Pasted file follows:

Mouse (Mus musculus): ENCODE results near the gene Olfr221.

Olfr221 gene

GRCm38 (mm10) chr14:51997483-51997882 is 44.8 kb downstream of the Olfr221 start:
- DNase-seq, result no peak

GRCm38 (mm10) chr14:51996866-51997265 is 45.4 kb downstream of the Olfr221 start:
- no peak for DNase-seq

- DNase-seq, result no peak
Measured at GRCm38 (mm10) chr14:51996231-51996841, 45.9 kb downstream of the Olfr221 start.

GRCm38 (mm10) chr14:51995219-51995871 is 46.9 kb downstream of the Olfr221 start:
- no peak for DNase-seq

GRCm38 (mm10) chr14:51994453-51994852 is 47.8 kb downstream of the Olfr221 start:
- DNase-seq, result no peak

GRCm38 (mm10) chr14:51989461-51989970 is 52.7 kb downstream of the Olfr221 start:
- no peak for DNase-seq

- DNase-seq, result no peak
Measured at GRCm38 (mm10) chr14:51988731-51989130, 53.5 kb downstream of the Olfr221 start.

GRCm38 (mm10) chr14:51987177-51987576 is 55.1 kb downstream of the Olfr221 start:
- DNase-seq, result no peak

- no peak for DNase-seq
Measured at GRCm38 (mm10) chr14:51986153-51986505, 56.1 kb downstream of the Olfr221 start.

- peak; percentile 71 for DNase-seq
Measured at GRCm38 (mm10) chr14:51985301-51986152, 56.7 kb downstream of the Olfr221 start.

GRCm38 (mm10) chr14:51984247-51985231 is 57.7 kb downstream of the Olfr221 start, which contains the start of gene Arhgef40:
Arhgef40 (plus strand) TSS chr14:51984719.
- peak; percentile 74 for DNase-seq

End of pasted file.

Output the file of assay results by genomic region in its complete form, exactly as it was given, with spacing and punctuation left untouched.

Mouse (Mus musculus): ENCODE results near the gene Olfr221.

Olfr221 gene

GRCm38 (mm10) chr14:51997483-51997882 is 44.8 kb downstream of the Olfr221 start:
- DNase-seq, result no peak

GRCm38 (mm10) chr14:51996866-51997265 is 45.4 kb downstream of the Olfr221 start:
- no peak for DNase-seq

- DNase-seq, result no peak
Measured at GRCm38 (mm10) chr14:51996231-51996841, 45.9 kb downstream of the Olfr221 start.

GRCm38 (mm10) chr14:51995219-51995871 is 46.9 kb downstream of the Olfr221 start:
- no peak for DNase-seq

GRCm38 (mm10) chr14:51994453-51994852 is 47.8 kb downstream of the Olfr221 start:
- DNase-seq, result no peak

GRCm38 (mm10) chr14:51989461-51989970 is 52.7 kb downstream of the Olfr221 start:
- no peak for DNase-seq

- DNase-seq, result no peak
Measured at GRCm38 (mm10) chr14:51988731-51989130, 53.5 kb downstream of the Olfr221 start.

GRCm38 (mm10) chr14:51987177-51987576 is 55.1 kb downstream of the Olfr221 start:
- DNase-seq, result no peak

- no peak for DNase-seq
Measured at GRCm38 (mm10) chr14:51986153-51986505, 56.1 kb downstream of the Olfr221 start.

- peak; percentile 71 for DNase-seq
Measured at GRCm38 (mm10) chr14:51985301-51986152, 56.7 kb downstream of the Olfr221 start.

GRCm38 (mm10) chr14:51984247-51985231 is 57.7 kb downstream of the Olfr221 start, which contains the start of gene Arhgef40:
Arhgef40 (plus strand) TSS chr14:51984719.
- peak; percentile 74 for DNase-seq